"Extensive ground preparation is needed to move heavy equipment and cranes across two tidally-influenced [brackish water] canals to support the pier construction," it added, "Once the Bent 11S substructure is complete, disturbed earthworks will be restored to preexisting conditions, and the temporary canal crossing will be removed. The remaining permanent impact will be three south approach piers [Bent 11S] consisting of .008 acres."

In September, the newly reconstructed two-lane U.S. 181 Northbound Frontage Road opened for traffic along North Beach, and at the  same time, Burleson Street partially closed underneath U.S. 181 to facilitate the construction of future ramps and U.S. 181 improvements.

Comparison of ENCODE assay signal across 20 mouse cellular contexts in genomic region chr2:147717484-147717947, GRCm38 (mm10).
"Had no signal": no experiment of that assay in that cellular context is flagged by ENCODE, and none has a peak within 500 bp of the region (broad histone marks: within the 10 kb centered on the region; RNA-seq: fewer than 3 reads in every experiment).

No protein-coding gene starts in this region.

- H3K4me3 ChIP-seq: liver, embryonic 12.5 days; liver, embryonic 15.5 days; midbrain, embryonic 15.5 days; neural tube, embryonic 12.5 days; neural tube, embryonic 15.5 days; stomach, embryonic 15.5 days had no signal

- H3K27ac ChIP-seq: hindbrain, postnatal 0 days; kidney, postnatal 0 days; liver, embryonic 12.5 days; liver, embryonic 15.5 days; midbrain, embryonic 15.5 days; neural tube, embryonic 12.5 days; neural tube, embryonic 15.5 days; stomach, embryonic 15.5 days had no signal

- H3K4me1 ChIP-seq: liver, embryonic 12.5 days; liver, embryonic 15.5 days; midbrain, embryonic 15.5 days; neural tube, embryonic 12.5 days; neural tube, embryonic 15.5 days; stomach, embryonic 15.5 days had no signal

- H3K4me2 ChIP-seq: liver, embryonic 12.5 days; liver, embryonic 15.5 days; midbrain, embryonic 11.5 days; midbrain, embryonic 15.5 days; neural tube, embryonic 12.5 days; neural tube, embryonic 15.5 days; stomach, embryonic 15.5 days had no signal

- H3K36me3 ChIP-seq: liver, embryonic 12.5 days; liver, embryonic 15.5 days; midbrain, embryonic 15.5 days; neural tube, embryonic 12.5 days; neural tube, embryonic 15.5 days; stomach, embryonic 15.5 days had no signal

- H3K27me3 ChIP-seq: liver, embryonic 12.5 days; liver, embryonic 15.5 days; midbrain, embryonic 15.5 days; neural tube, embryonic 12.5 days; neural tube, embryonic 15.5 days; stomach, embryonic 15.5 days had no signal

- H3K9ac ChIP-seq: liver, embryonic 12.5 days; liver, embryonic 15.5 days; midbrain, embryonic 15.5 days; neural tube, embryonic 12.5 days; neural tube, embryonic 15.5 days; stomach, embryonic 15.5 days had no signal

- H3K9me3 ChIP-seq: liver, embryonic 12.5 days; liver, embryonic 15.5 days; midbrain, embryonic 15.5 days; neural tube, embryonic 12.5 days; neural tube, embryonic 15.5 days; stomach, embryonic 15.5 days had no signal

"Segments are being transported to the north approach section on a regular basis," stated the status report. "So far, [through December 2020] 937 segments have already been delivered, which allows the approach team to erect the spans at a good pace."

The approach team has driven 716 of the 830 precast piles for a total of 80,186 linear ft. on the north approach."

On the south side, between Whataburger Field and the Oveal Williams Senior Center, work was under way on the south approach with approximately 57 of the planned 59 footings having been poured.

"Additionally, a total 249 of the 285 column lifts have been completed and 32 of the 57 bent pier caps have been poured," stated a construction update. "Once the launching gantry crane has completed its work on the north side, it will be relocated to the south approach section." CEG